“I had a plan. I wanted to change who I was. Give my life to someone new. Someone without the past. Without the pain. Someone alive.”
Now I can’t say that I’m a Vampire Diaries expert. Sadly, though I have watched every episode of the TV series I have access to, but I have only read two of the novels. And these were the first to introduce me to the other side of the Damon Salvatore coin – his brother, Stefan. It almost seems unfair to say that these two characters are of the same blood. They may share a name, but their personalities are so completely at odds with one another.
I am not Stefan Salvatore’s biggest fan, but I do try.
When I first met this character in the novels by L.J. Smith, I was surprised at how underwhelming I found him. I was hoping for a vampire! A bad guy with a soft squishy centre buried deep down inside. A centre that some lucky girl would take immense pleasure in uncovering. Sadly though, all I got was Stefan. Stefan with incredibly cheesy, cringe-worthy lines like “Oh, Elena!”
Thankfully, book-Damon was there to pick up his wet-blanket brother’s pieces.
But I should stop myself, Damon has had his time to shine, this is all about Stefan. Who, as it turns out, actually had moments of redemption in the television series. Now, I’m not the biggest supporter of ripping-humans-to-pieces vampires, but Stefan makes a WONDERFUL douchebag.
“Yes, being a 150 year old teenager has been the height of my happiness.”
When we delve into his history and we discover that Stefan was not always the boy-scout he makes himself out to be, he goes from being just another Edward Cullen (who is, incidentally, a terrible Louis de Pointe du Lac) to being a real person. Stoic, even, some might say. Stefan not only forced his unsuspecting brother to permanently become a member of the undead, but he also then learnt to shut off his feelings much quicker than any other vampire. On a side note, for those that are unfamiliar with the Vampire Diaries mythos, vampires can turn off their human emotional responses, such as guilt and love to name a few, in order to protect themselves from pain. In so doing, however, Stefan became, what is referred to as, a ripper.
“I put my faith in to my father. Damon put his faith in to me and I destroyed that.”
As a ripper, Stefan felt nothing and caused a swathe of bloody murders across the world. Until he was saved from himself by Alexia “Lexi” Branson, who taught him to feed only on animal blood to keep himself from losing control again.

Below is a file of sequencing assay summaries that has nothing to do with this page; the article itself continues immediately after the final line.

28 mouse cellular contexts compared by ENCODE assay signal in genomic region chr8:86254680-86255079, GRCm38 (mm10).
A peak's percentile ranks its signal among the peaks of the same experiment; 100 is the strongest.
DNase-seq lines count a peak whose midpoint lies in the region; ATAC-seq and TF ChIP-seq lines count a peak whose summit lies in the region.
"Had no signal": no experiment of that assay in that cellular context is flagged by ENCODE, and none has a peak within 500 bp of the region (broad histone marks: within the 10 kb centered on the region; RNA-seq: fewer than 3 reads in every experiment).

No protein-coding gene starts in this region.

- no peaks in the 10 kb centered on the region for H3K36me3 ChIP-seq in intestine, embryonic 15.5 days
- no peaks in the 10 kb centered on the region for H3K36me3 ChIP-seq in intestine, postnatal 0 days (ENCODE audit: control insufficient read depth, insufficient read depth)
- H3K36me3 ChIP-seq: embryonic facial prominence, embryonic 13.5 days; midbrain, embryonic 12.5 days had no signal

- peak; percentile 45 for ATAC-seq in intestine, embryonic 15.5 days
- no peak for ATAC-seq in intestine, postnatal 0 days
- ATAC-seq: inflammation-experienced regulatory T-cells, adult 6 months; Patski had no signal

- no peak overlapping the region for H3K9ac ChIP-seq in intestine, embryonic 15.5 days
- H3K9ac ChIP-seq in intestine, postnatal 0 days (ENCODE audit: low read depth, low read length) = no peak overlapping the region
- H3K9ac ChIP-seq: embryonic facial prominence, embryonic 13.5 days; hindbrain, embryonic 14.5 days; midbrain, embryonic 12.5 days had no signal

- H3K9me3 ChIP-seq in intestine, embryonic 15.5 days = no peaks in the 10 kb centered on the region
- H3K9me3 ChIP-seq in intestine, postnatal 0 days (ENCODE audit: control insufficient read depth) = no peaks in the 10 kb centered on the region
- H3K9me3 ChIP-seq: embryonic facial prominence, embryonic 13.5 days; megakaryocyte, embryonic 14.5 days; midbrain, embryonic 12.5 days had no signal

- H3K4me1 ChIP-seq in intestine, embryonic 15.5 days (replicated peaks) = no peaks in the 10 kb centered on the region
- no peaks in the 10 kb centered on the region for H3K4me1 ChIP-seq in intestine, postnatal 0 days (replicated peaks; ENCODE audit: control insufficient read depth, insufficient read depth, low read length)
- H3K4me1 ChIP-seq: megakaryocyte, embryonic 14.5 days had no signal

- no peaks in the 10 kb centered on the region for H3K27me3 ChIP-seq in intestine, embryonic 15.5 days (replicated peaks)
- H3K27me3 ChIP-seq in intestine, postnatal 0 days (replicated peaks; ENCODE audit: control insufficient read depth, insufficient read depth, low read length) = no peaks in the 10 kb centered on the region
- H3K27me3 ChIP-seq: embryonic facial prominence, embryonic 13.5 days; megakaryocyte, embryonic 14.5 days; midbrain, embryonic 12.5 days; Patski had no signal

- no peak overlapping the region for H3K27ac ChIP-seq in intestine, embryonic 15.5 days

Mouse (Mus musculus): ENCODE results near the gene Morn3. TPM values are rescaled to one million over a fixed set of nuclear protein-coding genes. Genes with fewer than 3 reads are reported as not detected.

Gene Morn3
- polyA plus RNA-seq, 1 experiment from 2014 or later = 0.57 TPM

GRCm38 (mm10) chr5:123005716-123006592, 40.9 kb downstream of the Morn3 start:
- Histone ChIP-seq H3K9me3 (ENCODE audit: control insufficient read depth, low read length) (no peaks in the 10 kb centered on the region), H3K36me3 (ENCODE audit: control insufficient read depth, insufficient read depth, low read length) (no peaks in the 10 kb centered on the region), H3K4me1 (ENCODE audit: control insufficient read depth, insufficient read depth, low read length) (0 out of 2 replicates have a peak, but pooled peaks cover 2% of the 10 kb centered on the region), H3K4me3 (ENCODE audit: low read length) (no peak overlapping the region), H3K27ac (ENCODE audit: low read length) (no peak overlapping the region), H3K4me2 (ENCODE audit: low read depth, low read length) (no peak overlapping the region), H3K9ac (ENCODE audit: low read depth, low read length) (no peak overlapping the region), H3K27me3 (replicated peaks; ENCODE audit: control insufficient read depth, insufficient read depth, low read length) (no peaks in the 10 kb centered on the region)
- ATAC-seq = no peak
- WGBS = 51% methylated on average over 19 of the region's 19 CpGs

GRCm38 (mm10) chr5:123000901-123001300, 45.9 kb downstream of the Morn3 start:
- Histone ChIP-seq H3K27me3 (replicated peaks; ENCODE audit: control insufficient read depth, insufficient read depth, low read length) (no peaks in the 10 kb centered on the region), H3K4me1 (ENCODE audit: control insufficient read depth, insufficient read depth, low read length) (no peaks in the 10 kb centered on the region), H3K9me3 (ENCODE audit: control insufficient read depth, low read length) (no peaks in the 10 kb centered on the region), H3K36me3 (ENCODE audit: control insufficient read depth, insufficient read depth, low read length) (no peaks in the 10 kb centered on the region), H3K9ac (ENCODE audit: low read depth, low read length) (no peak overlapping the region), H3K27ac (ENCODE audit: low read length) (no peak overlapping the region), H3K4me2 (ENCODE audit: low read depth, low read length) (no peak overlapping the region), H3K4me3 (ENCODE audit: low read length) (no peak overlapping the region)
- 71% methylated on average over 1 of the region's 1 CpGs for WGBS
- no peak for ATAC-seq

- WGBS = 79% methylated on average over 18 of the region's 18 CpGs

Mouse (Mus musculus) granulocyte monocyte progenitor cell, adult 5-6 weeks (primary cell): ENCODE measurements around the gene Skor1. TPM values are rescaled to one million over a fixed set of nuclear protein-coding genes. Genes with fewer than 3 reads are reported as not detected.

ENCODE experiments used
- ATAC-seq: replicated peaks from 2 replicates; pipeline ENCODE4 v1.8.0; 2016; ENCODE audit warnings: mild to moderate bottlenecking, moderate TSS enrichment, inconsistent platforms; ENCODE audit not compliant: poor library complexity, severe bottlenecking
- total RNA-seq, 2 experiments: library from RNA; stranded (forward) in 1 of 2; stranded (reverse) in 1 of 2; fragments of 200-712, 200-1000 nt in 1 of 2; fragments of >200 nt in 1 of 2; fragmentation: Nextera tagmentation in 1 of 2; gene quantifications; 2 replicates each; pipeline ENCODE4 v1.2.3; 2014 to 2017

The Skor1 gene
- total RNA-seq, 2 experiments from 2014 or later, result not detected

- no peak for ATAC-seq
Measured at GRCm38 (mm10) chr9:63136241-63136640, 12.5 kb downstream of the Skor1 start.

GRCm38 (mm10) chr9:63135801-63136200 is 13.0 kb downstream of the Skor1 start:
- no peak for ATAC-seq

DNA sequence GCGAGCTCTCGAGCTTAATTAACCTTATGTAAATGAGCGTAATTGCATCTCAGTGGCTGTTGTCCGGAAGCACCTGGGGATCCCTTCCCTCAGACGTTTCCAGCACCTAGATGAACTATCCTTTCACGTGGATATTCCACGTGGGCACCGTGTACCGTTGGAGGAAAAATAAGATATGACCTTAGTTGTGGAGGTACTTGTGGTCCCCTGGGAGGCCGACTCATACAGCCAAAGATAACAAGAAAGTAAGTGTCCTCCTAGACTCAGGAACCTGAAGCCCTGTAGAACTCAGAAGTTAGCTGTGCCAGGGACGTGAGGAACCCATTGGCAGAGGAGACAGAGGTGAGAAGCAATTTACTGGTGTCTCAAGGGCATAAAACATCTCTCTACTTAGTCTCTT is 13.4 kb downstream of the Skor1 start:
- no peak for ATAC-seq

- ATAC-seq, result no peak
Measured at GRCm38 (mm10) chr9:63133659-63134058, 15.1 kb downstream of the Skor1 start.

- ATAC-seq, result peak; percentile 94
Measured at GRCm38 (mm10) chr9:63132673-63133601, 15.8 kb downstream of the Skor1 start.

Until, naturally, something happened to screw the whole affair up again.
Niklaus Mikaelson is an original vampire. And being an original vampire means that he is capable of dominating/commanding/compelling other vampires to do as he pleases. And he uses this ability quite freely. Particularly to force his once blood-buddy to become a ripper once again.
The only person who has any hope of bringing Stefan back to his humanity is Elena Gilbert. Which is a problem, because he no longer cares enough about her to change for her.
After much wailing and gnashing of teeth, Klaus is forced to retract his compulsion and Stefan is his old self once more. A sad, sad day indeed. I really liked carefree, douchebag Stefan. I felt he had more character. I especially preferred him in relation to season four Stefan who goes well out of his way to ruin any happiness his poor, long-suffering brother, Damon, may ever have with Elena.
And again, this is not about Damon. Who is awesome, by the way. And way cooler. And stuff.
I know, I sound a bit like I’m Stefan-bashing. You may even say I’m Team Damon.
And it’s time for another *Shudder.*
But I don’t hate Stefan. All characters – particularly vampires – should have two sides to them. I simply find it frustrating that Stefan’s “good” side is so extreme. It’s like beaten-boyfriend syndrome. Whatever Elena does to him is okay, as long as she still loves him more than Damon after everything. Just like Edward in Twilight, who allows Bella to be IN LOVE WITH ANOTHER MAN! Just so long as she goes home with Eddie at day’s end.
Why can’t I avoid the Twilight references? Could it be that the stories’ characters are just too damn similar?
Oh, excuse me, I must have fallen into a sar-chasm.